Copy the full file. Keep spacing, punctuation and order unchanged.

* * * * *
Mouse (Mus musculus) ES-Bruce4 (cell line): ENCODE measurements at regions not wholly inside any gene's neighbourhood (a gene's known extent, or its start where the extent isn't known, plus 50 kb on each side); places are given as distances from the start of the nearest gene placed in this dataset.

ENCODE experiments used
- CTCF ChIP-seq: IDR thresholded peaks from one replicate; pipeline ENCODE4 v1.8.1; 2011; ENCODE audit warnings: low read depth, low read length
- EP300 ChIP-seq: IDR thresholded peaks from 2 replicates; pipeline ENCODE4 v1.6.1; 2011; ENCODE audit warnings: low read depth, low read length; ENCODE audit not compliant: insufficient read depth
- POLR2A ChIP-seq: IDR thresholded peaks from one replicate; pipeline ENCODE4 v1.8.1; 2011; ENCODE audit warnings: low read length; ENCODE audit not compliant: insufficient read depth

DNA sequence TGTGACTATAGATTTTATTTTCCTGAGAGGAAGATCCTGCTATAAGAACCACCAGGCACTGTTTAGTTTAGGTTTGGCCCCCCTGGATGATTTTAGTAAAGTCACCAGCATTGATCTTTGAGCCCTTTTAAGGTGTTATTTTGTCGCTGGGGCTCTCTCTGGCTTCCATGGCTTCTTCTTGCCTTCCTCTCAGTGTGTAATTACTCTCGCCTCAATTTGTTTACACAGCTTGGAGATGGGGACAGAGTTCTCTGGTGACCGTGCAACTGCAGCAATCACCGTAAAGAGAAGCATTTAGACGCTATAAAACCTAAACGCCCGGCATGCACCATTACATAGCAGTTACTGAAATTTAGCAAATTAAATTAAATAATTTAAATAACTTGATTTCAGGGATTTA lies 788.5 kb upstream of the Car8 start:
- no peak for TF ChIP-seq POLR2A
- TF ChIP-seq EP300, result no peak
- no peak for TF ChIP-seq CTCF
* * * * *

Mouse (Mus musculus) ES-Bruce4 (cell line): ENCODE measurements at regions not wholly inside any gene's neighbourhood (a gene's known extent, or its start where the extent isn't known, plus 50 kb on each side); places are given as distances from the start of the nearest gene placed in this dataset.

ENCODE experiments used
- CTCF ChIP-seq: IDR thresholded peaks from one replicate; pipeline ENCODE4 v1.8.1; 2011; ENCODE audit warnings: low read depth, low read length
- EP300 ChIP-seq: IDR thresholded peaks from 2 replicates; pipeline ENCODE4 v1.6.1; 2011; ENCODE audit warnings: low read depth, low read length; ENCODE audit not compliant: insufficient read depth
- POLR2A ChIP-seq: IDR thresholded peaks from one replicate; pipeline ENCODE4 v1.8.1; 2011; ENCODE audit warnings: low read length; ENCODE audit not compliant: insufficient read depth

DNA sequence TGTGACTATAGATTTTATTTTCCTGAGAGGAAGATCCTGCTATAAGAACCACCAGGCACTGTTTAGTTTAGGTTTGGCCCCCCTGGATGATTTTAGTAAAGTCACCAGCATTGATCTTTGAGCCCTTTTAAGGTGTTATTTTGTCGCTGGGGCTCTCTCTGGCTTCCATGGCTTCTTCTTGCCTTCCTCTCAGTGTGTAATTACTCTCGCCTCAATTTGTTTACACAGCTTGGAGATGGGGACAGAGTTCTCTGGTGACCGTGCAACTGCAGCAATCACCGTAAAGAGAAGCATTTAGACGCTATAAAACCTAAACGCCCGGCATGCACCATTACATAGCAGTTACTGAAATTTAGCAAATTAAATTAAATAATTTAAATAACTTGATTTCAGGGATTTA lies 788.5 kb upstream of the Car8 start:
- no peak for TF ChIP-seq POLR2A
- TF ChIP-seq EP300, result no peak
- no peak for TF ChIP-seq CTCF